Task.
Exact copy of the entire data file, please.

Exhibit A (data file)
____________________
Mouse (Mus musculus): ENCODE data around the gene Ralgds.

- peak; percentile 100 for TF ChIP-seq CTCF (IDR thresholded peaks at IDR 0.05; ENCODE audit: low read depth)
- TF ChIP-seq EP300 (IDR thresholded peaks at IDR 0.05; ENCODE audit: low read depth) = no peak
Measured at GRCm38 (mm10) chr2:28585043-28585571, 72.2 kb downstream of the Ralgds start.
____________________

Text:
Mouse (Mus musculus): ENCODE data around the gene Ralgds.

- peak; percentile 100 for TF ChIP-seq CTCF (IDR thresholded peaks at IDR 0.05; ENCODE audit: low read depth)
- TF ChIP-seq EP300 (IDR thresholded peaks at IDR 0.05; ENCODE audit: low read depth) = no peak
Measured at GRCm38 (mm10) chr2:28585043-28585571, 72.2 kb downstream of the Ralgds start.